RARE BOOK GUIDE - THE RUNNERS, THE RIDERS & THE ODDS

03 August 2007

The Wonderful Wizard of Oz. 1900




"...a century after this book’s first publication, few Americans are unfamiliar with the image of Dorothy being carried by a Kansas cyclone into the magical land of Oz, where she meets the scarecrow, the tin woodman, and the cowardly lion. Their adventures looking for the Emerald City and the wizard have become a permanent part of American popular culture... its popularity now is largely based on the 1939 film, starring Judy Garland as Dorothy. In his introduction to the book, Baum argued that ‘the old-time fairy tale, having served for generations, may now be classed as ‘historical’ the time has come for a series of newer ‘wonder tales.’ Modern education includes morality, therefore the modern child needs only entertainment in its wonder-tales.' " (The New York Public Library’s Books of the Century/ Utopias & Dystopias)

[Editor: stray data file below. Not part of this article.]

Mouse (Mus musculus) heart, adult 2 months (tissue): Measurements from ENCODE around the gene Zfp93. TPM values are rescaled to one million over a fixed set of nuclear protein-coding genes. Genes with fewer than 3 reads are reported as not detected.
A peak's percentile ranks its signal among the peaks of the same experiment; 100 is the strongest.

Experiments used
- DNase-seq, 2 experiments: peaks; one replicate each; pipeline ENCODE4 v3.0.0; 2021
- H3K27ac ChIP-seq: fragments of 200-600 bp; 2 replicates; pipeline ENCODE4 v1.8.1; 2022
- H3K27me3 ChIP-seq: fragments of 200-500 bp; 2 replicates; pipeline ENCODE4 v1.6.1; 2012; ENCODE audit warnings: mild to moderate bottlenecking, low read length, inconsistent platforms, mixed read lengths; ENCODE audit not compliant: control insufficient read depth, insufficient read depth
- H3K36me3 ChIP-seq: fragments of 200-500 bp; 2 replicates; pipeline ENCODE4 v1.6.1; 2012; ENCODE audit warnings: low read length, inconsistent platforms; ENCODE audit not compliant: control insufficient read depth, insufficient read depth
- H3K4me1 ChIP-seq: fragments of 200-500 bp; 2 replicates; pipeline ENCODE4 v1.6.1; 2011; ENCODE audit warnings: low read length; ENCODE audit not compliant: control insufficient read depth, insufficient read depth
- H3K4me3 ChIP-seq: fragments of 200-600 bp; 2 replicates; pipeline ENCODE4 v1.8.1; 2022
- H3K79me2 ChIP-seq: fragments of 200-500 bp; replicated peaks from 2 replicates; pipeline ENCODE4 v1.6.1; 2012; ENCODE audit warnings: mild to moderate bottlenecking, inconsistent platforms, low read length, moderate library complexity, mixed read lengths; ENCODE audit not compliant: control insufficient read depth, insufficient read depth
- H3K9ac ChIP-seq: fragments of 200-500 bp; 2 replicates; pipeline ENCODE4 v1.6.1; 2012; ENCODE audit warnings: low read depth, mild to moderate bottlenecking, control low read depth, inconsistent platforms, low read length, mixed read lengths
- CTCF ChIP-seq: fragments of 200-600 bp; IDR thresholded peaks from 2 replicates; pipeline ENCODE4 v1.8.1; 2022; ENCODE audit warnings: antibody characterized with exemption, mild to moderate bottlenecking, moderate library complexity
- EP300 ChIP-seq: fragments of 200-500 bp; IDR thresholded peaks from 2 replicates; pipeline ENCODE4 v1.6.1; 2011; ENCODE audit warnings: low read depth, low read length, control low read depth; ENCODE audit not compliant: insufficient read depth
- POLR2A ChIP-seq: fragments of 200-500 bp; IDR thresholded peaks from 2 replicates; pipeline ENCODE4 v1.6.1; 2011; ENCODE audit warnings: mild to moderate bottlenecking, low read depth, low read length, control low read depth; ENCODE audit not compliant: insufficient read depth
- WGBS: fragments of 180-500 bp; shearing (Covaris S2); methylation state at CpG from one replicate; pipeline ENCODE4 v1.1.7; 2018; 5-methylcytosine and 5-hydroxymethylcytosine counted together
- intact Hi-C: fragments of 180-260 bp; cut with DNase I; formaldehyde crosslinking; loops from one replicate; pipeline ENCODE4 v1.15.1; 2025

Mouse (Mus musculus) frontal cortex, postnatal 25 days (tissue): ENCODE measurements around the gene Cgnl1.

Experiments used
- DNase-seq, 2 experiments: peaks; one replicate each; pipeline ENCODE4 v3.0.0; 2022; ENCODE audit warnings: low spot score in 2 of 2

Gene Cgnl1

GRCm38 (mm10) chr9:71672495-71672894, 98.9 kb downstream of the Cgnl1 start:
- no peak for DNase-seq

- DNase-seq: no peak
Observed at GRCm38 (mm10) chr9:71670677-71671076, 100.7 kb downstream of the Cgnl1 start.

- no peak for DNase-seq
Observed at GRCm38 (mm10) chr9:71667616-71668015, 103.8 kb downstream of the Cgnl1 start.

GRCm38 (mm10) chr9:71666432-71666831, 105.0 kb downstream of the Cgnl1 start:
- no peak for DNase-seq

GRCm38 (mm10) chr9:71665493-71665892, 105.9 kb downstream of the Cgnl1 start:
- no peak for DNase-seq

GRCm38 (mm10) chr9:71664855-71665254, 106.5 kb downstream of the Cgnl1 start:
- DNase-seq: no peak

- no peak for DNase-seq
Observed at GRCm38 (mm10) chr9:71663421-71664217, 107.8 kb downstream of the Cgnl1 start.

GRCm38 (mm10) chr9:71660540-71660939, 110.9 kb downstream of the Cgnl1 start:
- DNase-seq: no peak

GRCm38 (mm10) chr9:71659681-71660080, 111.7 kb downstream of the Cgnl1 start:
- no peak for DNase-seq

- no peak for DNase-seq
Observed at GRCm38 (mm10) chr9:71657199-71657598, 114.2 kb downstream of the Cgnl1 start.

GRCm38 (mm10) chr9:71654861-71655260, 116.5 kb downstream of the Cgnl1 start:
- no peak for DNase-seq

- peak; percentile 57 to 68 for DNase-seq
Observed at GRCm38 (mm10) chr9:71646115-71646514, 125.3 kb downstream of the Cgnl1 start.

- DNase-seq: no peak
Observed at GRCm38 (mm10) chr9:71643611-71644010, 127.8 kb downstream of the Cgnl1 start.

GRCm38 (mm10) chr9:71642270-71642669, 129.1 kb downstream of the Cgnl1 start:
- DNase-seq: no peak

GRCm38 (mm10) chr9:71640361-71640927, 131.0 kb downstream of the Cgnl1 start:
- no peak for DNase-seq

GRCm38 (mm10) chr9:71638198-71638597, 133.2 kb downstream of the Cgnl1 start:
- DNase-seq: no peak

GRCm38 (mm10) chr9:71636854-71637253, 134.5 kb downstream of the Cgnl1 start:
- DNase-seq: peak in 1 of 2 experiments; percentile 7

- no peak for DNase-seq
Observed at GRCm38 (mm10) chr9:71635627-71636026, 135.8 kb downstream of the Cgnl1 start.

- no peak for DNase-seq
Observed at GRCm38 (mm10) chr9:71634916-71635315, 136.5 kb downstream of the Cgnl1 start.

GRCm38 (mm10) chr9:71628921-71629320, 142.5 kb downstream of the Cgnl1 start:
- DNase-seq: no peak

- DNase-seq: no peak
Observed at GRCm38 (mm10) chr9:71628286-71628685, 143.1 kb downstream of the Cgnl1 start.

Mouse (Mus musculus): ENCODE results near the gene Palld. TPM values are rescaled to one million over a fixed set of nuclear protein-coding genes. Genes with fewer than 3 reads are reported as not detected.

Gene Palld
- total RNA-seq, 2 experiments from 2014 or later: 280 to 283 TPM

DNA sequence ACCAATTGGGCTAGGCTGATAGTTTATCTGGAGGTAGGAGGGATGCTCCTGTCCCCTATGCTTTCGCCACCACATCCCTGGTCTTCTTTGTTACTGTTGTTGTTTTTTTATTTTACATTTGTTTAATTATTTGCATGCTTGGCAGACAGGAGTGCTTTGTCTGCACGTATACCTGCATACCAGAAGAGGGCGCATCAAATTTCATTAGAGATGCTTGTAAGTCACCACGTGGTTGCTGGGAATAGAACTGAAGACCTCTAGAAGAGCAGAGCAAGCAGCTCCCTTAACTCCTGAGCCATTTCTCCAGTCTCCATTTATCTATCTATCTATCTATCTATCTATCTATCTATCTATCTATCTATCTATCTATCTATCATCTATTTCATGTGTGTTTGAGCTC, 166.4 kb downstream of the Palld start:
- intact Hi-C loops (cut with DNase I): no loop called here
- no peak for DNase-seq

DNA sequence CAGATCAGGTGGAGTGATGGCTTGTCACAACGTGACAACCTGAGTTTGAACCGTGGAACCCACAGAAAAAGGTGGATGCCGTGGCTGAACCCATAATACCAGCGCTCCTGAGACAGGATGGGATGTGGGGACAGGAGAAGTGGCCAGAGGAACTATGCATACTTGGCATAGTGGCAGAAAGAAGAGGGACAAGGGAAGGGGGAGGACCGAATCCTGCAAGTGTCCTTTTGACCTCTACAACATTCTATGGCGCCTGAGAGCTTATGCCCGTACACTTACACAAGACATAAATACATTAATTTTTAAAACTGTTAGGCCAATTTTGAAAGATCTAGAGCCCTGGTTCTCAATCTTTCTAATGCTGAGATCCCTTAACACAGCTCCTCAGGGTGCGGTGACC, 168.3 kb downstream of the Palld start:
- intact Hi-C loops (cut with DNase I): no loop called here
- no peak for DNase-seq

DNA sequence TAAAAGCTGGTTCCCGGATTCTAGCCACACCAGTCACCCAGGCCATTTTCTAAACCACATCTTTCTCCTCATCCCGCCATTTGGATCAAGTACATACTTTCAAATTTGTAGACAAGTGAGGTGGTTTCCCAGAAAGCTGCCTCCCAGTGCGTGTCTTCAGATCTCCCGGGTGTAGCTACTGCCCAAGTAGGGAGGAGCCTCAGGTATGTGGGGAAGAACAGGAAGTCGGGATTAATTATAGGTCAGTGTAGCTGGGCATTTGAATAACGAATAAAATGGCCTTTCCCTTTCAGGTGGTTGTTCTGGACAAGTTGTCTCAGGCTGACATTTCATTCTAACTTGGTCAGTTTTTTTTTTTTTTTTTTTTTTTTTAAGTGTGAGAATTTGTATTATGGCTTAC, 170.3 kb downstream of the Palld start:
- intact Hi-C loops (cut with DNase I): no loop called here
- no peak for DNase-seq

Frank L. Baum. THE WONDERFUL WIZARD OF OZ. Geo. M. Hill, Chicago and New York, 1900.

Current Selling Prices
$12500-$40,000 /£6000-£20,000


CLASSIC CHILDREN'S LITERATURE / FANTASY
Wnen I first started to visit American used bookstores 20 years ago, if they had a glass cabinet it was usually stuffed with Baum--you don't see these books much over here and I occasionally bought them as a curiosity. About 2005 we went to a house in an unpretentious part of East London filled to the rafters with SF, fantasy and Baumiana. Sadly the Baum books had been left to a university library along with boxes of Oz ephemera CDS, figures, games, DVDs & Videos. The nearest I got was 2 boxes of Judy Garland records that took an age to sell. The SF kept our customers happy for a few months.

An inscribed copy at Christies New York in 2005 made $120K. It was described thus:
"4to (212 x 162 mm). Pictorial title-page; 24 color plates, numerous text illustrations by W.W. Denslow. Original pictorial green cloth, blocked in dark green and vermillion, pictorial endpapers (very slight wear to spine ends, some very minor discoloration, otherwise fine).
A FINE PRESENTATION COPY OF BAUM'S MASTERPIECE. FIRST EDITION, FIRST ISSUE, in Hanff & Greene's binding C, with publisher's name in serifed type in red at foot of spine. INSCRIBED BY THE AUTHOR on the front free endpaper: "To my 'old' friend Mrs. W.C. Foster with kindest regards. L. Frank Baum. Chicago 1901."